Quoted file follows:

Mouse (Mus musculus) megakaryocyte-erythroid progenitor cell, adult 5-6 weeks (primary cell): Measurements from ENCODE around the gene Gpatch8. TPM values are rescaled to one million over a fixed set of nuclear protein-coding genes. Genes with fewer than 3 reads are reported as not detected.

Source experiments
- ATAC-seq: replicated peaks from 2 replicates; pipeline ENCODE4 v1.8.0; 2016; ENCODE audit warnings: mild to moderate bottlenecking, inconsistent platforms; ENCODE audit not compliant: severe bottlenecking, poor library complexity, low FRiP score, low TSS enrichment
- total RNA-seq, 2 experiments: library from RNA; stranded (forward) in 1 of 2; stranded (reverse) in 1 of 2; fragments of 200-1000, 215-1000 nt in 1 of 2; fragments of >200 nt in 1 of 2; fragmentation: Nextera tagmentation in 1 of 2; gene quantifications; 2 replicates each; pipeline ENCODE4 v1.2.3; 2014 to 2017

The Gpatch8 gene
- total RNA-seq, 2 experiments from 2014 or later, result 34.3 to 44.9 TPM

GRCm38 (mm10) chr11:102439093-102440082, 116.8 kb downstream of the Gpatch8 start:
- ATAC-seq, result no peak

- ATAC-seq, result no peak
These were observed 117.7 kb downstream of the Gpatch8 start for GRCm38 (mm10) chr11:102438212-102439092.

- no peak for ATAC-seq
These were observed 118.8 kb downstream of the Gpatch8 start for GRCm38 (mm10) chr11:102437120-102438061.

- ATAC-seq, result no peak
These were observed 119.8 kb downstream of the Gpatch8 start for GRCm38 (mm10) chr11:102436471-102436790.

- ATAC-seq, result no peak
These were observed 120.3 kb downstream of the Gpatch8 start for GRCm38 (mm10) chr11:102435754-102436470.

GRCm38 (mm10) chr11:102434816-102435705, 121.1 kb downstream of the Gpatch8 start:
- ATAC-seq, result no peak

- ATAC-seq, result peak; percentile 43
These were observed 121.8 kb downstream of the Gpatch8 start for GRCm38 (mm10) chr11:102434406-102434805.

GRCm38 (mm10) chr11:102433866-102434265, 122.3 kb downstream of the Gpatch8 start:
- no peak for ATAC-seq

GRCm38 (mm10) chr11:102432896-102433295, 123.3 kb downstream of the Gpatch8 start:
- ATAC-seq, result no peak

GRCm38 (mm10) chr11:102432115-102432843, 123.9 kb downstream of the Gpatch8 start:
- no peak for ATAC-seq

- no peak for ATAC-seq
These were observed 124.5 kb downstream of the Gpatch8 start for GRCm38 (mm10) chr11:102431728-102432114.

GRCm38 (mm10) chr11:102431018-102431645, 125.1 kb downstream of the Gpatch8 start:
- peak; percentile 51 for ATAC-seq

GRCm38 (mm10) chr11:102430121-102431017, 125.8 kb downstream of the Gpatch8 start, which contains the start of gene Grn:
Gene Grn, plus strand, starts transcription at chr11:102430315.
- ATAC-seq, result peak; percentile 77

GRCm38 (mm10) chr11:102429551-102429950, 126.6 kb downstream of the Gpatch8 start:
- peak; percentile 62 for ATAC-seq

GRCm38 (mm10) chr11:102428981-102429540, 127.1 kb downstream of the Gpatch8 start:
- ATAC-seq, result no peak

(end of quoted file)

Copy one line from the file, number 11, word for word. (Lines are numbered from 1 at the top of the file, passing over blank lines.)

- no peak for ATAC-seq